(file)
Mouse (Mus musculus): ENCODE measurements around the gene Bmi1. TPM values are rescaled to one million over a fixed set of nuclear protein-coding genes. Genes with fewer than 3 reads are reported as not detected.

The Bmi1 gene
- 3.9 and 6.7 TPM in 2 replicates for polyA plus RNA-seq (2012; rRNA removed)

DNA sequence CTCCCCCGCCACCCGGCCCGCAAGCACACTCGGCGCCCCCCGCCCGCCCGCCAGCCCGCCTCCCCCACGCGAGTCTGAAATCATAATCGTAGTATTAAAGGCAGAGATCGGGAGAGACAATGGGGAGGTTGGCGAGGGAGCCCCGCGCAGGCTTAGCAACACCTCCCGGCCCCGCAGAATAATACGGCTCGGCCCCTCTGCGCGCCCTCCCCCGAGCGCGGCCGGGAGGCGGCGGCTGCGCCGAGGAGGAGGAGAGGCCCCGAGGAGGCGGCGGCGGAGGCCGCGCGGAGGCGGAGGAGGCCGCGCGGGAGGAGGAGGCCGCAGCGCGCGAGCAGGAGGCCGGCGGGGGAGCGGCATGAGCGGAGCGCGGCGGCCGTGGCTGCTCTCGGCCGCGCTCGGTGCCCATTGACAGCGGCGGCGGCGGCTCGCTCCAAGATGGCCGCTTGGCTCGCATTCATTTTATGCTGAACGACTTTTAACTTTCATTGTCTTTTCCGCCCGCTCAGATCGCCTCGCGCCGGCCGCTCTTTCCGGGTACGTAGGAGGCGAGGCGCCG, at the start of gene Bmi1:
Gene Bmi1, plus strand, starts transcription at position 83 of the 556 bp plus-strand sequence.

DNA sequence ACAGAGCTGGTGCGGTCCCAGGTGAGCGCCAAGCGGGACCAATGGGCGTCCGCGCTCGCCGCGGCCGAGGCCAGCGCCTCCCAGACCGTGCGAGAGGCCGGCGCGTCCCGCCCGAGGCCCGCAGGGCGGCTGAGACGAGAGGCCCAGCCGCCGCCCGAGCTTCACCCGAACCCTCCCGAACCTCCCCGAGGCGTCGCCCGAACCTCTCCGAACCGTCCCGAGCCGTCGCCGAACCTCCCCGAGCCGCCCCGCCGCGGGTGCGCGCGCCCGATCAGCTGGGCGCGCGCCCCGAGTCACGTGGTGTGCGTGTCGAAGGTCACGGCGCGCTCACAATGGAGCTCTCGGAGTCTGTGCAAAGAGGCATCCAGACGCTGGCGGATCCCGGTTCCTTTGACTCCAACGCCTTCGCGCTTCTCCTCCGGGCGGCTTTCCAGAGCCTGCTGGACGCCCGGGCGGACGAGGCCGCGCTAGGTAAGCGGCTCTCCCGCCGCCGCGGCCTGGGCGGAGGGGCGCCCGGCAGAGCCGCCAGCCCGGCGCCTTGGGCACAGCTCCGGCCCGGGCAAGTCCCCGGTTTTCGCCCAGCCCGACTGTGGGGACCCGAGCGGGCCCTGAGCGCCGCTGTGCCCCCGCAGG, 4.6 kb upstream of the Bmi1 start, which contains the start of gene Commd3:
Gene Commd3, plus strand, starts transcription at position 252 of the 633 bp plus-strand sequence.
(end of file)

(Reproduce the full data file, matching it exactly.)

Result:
Mouse (Mus musculus): ENCODE measurements around the gene Bmi1. TPM values are rescaled to one million over a fixed set of nuclear protein-coding genes. Genes with fewer than 3 reads are reported as not detected.

The Bmi1 gene
- 3.9 and 6.7 TPM in 2 replicates for polyA plus RNA-seq (2012; rRNA removed)

DNA sequence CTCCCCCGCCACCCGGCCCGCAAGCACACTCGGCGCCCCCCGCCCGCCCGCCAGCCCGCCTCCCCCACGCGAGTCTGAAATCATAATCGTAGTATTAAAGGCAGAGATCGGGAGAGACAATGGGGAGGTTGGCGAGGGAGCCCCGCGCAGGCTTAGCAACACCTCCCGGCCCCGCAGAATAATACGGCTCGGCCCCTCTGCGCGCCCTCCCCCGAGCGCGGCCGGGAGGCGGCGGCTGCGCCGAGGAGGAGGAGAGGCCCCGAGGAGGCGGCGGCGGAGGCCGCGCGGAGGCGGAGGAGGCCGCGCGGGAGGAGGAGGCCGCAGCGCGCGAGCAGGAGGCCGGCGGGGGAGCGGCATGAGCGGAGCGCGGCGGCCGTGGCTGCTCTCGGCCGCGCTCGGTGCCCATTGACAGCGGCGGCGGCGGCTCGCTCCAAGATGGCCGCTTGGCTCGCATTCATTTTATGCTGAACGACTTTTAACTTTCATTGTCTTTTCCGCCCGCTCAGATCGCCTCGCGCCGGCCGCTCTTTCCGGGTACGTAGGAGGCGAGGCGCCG, at the start of gene Bmi1:
Gene Bmi1, plus strand, starts transcription at position 83 of the 556 bp plus-strand sequence.

DNA sequence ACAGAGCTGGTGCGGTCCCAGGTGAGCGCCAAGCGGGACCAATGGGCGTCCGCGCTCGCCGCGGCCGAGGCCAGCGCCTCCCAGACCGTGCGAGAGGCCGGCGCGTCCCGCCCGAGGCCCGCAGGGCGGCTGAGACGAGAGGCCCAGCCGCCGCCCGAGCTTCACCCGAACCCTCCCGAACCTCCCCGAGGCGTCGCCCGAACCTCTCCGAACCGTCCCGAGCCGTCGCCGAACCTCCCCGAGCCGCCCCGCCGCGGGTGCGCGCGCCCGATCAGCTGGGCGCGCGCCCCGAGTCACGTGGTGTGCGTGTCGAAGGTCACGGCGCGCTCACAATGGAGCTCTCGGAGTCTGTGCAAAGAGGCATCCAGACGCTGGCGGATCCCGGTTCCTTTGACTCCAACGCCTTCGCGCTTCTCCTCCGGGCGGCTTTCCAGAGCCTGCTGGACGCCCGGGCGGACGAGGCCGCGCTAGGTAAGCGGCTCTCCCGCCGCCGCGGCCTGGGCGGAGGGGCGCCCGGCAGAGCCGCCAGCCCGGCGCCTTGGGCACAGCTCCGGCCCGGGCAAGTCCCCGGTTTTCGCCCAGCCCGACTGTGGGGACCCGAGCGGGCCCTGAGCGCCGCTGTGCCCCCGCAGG, 4.6 kb upstream of the Bmi1 start, which contains the start of gene Commd3:
Gene Commd3, plus strand, starts transcription at position 252 of the 633 bp plus-strand sequence.